Young or old, it can be hard to talk about things that matter most: our deepest yearnings, fears, pain, and joy. Making yourself vulnerable to another requires courage and a safe, nonjudgmental audience: be it friend, family member, therapist, or faith community.
If we have such a listener we are blessed. To be known and accepted as we are paradoxically allows us to grow and to change. Shame is diminished. Healing happens. Courage grows. We’re empowered to risk trying new and healthier behavior if we know ahead of time that failure will not bring rejection.
Psychologist Carl Rogers said, “Total attention feels like love.” When we listen with unconditional acceptance we give a gift of new possibilities, even transformation. Whoever finds such a friend is blessed. Whoever is such a friend stands on holy ground.
But what if your have no such friend? Or you do, but you don’t know where to start?
Write it down. As close to the bone as you can bear. Even if you never share it. The writing itself will give you words for telling your own story – or parts of it – when you want or need to have a difficult conversation.
In my small church members are encouraged to write and share a “spiritual” autobiography. The question we start with is “How, where, when have you sensed God at work in your life?” The answer to this question almost always involves the recognition of need in a time of distress.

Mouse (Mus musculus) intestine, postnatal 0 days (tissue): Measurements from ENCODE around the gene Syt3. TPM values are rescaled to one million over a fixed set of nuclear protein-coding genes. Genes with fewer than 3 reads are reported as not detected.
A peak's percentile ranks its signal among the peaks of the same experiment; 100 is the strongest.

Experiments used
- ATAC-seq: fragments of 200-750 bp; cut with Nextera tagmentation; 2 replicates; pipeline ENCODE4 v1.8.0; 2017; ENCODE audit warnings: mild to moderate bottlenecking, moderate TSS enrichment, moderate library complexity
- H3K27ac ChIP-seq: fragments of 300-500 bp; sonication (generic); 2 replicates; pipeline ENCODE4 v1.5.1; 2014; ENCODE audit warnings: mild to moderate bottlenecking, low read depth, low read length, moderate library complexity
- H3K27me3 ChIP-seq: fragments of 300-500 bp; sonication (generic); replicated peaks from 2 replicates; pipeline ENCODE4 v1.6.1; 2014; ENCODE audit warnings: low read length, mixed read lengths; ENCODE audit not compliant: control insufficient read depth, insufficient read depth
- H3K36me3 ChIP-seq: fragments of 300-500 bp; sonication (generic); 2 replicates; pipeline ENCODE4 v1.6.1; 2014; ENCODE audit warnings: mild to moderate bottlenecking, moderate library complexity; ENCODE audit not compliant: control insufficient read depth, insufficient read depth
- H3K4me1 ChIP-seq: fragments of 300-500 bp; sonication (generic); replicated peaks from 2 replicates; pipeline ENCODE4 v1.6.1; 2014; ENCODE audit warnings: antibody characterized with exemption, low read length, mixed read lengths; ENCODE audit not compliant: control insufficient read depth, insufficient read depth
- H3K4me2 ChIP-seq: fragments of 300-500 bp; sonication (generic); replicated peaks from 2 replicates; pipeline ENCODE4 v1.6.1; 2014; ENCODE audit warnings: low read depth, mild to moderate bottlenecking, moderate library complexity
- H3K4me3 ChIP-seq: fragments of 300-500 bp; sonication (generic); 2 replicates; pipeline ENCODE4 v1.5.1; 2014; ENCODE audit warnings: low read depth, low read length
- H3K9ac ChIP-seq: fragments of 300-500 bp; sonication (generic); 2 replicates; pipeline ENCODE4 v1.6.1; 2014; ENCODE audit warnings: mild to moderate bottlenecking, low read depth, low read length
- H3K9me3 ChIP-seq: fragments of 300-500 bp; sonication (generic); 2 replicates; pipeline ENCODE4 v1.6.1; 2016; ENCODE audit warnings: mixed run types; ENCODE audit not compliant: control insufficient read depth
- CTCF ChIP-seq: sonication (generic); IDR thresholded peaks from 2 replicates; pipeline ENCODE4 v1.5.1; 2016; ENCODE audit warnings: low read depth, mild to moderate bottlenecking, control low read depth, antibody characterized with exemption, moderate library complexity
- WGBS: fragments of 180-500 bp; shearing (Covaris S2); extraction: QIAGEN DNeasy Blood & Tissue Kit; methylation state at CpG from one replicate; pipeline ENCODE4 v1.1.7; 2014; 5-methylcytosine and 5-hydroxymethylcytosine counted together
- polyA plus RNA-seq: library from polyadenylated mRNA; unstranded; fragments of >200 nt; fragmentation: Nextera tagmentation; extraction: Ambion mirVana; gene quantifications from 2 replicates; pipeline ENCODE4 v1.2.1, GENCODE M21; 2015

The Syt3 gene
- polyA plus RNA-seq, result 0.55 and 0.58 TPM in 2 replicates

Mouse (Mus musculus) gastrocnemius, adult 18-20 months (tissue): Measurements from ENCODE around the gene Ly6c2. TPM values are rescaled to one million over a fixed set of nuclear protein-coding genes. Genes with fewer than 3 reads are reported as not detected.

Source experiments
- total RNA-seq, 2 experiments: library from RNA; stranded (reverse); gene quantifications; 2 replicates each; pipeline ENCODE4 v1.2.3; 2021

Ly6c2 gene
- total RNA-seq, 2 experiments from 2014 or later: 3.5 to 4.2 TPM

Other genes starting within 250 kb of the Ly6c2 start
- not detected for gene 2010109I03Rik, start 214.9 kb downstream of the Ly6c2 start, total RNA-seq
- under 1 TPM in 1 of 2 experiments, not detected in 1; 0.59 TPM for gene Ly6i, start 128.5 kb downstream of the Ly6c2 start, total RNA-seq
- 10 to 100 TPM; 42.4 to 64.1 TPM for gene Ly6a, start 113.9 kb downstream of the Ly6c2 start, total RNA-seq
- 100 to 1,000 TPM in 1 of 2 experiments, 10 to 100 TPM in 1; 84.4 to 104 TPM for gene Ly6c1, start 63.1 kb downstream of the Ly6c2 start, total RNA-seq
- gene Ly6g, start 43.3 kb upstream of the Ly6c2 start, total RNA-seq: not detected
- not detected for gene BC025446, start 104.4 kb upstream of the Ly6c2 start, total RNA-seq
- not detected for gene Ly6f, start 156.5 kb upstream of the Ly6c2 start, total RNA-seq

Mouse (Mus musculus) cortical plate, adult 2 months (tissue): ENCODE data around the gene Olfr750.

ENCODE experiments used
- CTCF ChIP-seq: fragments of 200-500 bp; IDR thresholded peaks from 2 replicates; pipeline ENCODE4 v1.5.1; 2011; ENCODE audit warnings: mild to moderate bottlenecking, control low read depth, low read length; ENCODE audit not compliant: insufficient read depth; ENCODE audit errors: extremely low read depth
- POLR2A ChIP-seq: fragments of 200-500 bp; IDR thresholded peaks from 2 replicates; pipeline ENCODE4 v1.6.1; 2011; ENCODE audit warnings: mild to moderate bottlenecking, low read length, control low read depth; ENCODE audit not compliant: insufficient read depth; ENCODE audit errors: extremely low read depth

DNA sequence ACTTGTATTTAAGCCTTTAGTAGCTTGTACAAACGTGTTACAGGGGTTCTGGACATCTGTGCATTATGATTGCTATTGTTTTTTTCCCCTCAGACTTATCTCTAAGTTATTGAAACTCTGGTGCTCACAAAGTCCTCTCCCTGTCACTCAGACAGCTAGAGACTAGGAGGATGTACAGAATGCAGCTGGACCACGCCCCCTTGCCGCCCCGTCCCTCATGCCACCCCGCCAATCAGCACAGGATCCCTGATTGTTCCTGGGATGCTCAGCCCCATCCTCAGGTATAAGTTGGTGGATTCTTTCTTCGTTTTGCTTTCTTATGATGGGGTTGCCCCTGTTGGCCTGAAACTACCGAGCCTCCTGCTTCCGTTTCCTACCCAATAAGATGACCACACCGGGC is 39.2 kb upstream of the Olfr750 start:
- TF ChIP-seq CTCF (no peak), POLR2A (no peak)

We’ve found that community is deepened where members really know one another – and are willing to be known. It helps us care for and pray for one another in an authentic way. It also increases our humility, in the same way Alcoholics Anonymous does when they open each meeting with members saying, “I’m Mary and I’m an alcoholic.” Revealing vulnerability has a wonderful leveling effect.
If the word “God” doesn’t work for you, substitute “Love.”
Writing the unvarnished story of one’s life – any life – will reveal challenges, shame, disappointments, lessons learned, courage, survival, even triumph. It can put the writer in touch with her/his own darkness and light, weakness and strength. Simply remembering what one has survived increases courage and hope. And gratitude.
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